President Kenyatta with Siad Barre, the President of Somalia.

Canadian High Commissioner McGill in State House with President Kenyatta.

Jomo with Macdonald and T.R.D.C. Director.

President Kenyatta (centre) with senior army officers at the Armed Forces Training College, Lanet.

Leaders from Kenya African National Union [KANU] at a national executive meeting at Nakuru held on July 27, 1968. The meeting was presided by President Kenyatta in his capacity as President of the party.

President Kenyatta announces his new Cabinet and Assistant Ministers at State House, Nairobi on October 31, 1974.

President swearing in Mr. Justice William Wambuzi as a judge of the Court of Appeal at State House, Nairobi on October 26, 1977.

Mzee Jomo Kenyatta laying the foundation stone of the Senior Chief Koinange Memorial Girls High School on < March 30, 1974.

President Kenyatta during the opening of Kenya Commercial Bank, Moi Avenue on December 8, 1970.

Looking on is Mr John Michuki, the bank's chairman and CEO. He later became a powerful Minister.

President Kenyatta receives a cheque of Kshs 645.50 from the minister of Education, Mr. Mbiyu Koinange. Cheque presented on behalf of Aga Khan Nursery School.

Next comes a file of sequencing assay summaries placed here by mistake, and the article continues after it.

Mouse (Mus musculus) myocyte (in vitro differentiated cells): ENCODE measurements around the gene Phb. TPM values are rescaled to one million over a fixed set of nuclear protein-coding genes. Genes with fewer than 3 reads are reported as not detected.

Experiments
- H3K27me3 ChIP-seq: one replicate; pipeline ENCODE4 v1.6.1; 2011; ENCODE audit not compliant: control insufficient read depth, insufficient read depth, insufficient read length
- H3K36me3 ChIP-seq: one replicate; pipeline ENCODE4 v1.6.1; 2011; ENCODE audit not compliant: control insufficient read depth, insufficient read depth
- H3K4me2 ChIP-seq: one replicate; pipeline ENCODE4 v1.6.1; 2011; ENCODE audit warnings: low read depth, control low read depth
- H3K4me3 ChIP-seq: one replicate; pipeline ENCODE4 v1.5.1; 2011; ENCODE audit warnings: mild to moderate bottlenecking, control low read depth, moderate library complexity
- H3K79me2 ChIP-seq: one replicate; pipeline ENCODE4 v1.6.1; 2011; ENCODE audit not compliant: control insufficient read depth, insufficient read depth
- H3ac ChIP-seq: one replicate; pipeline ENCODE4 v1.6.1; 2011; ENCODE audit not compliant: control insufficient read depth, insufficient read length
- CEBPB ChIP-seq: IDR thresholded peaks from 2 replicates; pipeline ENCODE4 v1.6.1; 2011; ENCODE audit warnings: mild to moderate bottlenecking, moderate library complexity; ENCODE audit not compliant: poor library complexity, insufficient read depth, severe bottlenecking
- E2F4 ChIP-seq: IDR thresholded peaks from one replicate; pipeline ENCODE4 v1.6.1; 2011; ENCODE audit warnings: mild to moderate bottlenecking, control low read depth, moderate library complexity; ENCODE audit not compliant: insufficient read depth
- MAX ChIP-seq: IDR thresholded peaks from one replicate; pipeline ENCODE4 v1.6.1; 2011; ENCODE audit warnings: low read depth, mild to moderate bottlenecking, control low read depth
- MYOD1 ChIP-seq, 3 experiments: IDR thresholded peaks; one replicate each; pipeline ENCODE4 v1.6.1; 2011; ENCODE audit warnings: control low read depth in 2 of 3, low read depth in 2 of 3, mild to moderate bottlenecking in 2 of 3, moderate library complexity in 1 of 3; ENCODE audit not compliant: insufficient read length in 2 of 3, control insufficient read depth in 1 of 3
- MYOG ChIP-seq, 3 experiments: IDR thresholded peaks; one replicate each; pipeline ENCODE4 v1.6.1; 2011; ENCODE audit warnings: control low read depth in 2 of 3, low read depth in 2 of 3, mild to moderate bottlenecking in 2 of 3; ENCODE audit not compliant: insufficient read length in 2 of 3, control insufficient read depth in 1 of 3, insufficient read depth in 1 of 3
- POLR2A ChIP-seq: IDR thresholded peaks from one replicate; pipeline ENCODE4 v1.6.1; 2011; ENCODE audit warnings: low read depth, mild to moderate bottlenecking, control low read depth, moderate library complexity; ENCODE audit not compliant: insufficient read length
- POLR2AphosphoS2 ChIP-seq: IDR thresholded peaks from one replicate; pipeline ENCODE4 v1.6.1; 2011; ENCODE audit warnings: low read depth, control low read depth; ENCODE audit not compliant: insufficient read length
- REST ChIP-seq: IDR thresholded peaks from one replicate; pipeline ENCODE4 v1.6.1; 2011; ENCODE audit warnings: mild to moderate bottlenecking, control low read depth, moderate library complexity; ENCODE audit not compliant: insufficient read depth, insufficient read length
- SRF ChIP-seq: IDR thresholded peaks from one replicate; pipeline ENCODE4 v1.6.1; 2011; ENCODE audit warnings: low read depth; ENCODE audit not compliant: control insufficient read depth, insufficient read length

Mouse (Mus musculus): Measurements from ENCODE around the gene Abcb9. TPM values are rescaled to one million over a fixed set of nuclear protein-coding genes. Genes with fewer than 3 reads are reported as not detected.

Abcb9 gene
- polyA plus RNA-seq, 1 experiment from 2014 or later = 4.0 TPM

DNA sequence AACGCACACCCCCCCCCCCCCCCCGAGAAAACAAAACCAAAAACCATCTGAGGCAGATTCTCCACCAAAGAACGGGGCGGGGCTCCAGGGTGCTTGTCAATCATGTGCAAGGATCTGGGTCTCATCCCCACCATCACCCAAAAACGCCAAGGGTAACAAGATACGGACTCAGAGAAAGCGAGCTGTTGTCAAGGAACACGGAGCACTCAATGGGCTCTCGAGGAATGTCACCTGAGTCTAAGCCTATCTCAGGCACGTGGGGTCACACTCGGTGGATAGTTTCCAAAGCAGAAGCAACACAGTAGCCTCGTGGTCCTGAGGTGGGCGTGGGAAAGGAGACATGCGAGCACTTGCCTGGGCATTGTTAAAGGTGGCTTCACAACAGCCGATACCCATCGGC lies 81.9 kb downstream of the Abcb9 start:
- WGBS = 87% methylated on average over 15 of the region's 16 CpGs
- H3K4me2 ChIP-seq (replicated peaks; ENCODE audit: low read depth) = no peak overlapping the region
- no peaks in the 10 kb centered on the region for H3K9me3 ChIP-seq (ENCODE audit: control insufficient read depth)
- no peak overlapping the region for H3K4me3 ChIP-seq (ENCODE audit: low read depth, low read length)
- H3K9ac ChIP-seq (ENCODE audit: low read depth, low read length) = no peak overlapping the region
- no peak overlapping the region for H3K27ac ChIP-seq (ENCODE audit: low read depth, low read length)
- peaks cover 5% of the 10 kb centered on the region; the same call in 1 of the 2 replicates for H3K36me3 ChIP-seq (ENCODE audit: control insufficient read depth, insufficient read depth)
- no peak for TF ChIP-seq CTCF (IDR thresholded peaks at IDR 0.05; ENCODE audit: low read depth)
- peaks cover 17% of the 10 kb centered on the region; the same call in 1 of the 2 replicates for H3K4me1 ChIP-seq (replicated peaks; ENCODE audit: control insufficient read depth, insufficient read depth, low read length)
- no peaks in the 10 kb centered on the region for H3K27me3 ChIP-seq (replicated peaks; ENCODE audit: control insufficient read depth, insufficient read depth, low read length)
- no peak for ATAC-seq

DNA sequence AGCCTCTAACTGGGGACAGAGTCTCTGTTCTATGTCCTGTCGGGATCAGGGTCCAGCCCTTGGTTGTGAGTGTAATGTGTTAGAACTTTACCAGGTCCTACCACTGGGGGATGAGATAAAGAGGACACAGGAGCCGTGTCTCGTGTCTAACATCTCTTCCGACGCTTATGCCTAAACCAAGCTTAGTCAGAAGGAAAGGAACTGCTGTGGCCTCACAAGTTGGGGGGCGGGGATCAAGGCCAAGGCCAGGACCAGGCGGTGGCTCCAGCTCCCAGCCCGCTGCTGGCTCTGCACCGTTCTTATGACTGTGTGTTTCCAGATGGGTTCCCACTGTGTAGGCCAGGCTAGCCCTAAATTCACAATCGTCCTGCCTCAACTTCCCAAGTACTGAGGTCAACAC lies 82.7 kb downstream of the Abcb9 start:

President Kenyatta thanks members of the partners group of dancers from Greece which entertained him at his Gatundu home on October 22, 1977.

President Kenyatta addressing a huge crowd which welcomed him on arrival from the Coast Province.

President Kenyatta is pictured addressing wananchi in Kwale District when he visited on August 25, 1977.

President Kenyatta wearing traditional dress.

Mzee Jomo Kenyatta at the University of Nairobi graduation ceremony.

President Kenyatta in his office.

Mzee Kenyatta whispers to President Moi, the then Vice-President.

The First Family in Mombasa on a holiday in 1978, where Mzee Kenyatta passed on peacefully in his sleep on August 22nd.

Mzee Kenyatta, pictured with his wife Mama Ngina and their five-year-old son, Uhuru.

Kenya National Archives
Credits: Story

Research and curation:
1. Martin K. Maitha
2. Magunga Williams Oduor, who runs Kenya's digital creative writing space Magunga .
3. Belva Digital team.

Texts and Images:
Kenya National Archives.

Credits: All media
The story featured may in some cases have been created by an independent third party and may not always represent the views of the institutions, listed below, who have supplied the content.